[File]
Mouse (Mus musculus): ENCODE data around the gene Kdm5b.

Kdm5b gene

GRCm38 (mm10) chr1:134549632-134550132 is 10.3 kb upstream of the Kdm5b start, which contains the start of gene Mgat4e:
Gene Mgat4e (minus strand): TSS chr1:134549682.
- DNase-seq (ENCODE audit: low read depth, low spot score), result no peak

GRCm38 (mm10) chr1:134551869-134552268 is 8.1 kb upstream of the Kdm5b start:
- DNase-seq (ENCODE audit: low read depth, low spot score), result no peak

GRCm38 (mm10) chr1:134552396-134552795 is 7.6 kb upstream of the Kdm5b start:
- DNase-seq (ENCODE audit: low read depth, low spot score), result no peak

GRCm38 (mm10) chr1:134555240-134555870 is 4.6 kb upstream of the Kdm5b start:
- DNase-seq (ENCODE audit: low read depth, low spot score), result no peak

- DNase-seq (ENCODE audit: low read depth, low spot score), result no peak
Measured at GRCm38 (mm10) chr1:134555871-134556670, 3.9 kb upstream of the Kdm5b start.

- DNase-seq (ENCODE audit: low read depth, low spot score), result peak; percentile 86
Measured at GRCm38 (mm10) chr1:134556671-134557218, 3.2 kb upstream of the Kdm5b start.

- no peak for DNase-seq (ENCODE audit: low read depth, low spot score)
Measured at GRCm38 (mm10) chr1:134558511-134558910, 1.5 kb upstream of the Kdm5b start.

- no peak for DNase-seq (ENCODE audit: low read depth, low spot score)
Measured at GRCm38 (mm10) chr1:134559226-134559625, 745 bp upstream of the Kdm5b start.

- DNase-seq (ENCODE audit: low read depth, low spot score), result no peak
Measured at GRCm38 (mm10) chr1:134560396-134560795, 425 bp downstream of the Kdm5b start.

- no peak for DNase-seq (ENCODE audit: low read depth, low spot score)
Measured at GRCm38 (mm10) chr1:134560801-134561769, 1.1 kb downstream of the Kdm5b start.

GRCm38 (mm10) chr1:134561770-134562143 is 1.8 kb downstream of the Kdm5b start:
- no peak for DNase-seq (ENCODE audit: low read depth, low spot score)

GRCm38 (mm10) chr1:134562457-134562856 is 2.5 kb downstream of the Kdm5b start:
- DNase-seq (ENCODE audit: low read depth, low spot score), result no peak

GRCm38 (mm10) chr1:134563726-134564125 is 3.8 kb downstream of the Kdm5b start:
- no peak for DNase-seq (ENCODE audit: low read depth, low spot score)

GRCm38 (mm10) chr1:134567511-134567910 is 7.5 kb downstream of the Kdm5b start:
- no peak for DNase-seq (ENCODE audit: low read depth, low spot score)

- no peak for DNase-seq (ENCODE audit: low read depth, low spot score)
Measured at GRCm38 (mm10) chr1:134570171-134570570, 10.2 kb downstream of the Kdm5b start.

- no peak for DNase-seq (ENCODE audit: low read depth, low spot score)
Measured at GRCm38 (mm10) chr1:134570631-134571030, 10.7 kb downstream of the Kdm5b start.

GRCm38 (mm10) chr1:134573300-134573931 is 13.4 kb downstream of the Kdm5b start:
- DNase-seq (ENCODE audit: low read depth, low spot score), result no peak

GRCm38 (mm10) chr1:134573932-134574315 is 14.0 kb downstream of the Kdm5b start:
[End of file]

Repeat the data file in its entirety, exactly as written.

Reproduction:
Mouse (Mus musculus): ENCODE data around the gene Kdm5b.

Kdm5b gene

GRCm38 (mm10) chr1:134549632-134550132 is 10.3 kb upstream of the Kdm5b start, which contains the start of gene Mgat4e:
Gene Mgat4e (minus strand): TSS chr1:134549682.
- DNase-seq (ENCODE audit: low read depth, low spot score), result no peak

GRCm38 (mm10) chr1:134551869-134552268 is 8.1 kb upstream of the Kdm5b start:
- DNase-seq (ENCODE audit: low read depth, low spot score), result no peak

GRCm38 (mm10) chr1:134552396-134552795 is 7.6 kb upstream of the Kdm5b start:
- DNase-seq (ENCODE audit: low read depth, low spot score), result no peak

GRCm38 (mm10) chr1:134555240-134555870 is 4.6 kb upstream of the Kdm5b start:
- DNase-seq (ENCODE audit: low read depth, low spot score), result no peak

- DNase-seq (ENCODE audit: low read depth, low spot score), result no peak
Measured at GRCm38 (mm10) chr1:134555871-134556670, 3.9 kb upstream of the Kdm5b start.

- DNase-seq (ENCODE audit: low read depth, low spot score), result peak; percentile 86
Measured at GRCm38 (mm10) chr1:134556671-134557218, 3.2 kb upstream of the Kdm5b start.

- no peak for DNase-seq (ENCODE audit: low read depth, low spot score)
Measured at GRCm38 (mm10) chr1:134558511-134558910, 1.5 kb upstream of the Kdm5b start.

- no peak for DNase-seq (ENCODE audit: low read depth, low spot score)
Measured at GRCm38 (mm10) chr1:134559226-134559625, 745 bp upstream of the Kdm5b start.

- DNase-seq (ENCODE audit: low read depth, low spot score), result no peak
Measured at GRCm38 (mm10) chr1:134560396-134560795, 425 bp downstream of the Kdm5b start.

- no peak for DNase-seq (ENCODE audit: low read depth, low spot score)
Measured at GRCm38 (mm10) chr1:134560801-134561769, 1.1 kb downstream of the Kdm5b start.

GRCm38 (mm10) chr1:134561770-134562143 is 1.8 kb downstream of the Kdm5b start:
- no peak for DNase-seq (ENCODE audit: low read depth, low spot score)

GRCm38 (mm10) chr1:134562457-134562856 is 2.5 kb downstream of the Kdm5b start:
- DNase-seq (ENCODE audit: low read depth, low spot score), result no peak

GRCm38 (mm10) chr1:134563726-134564125 is 3.8 kb downstream of the Kdm5b start:
- no peak for DNase-seq (ENCODE audit: low read depth, low spot score)

GRCm38 (mm10) chr1:134567511-134567910 is 7.5 kb downstream of the Kdm5b start:
- no peak for DNase-seq (ENCODE audit: low read depth, low spot score)

- no peak for DNase-seq (ENCODE audit: low read depth, low spot score)
Measured at GRCm38 (mm10) chr1:134570171-134570570, 10.2 kb downstream of the Kdm5b start.

- no peak for DNase-seq (ENCODE audit: low read depth, low spot score)
Measured at GRCm38 (mm10) chr1:134570631-134571030, 10.7 kb downstream of the Kdm5b start.

GRCm38 (mm10) chr1:134573300-134573931 is 13.4 kb downstream of the Kdm5b start:
- DNase-seq (ENCODE audit: low read depth, low spot score), result no peak

GRCm38 (mm10) chr1:134573932-134574315 is 14.0 kb downstream of the Kdm5b start: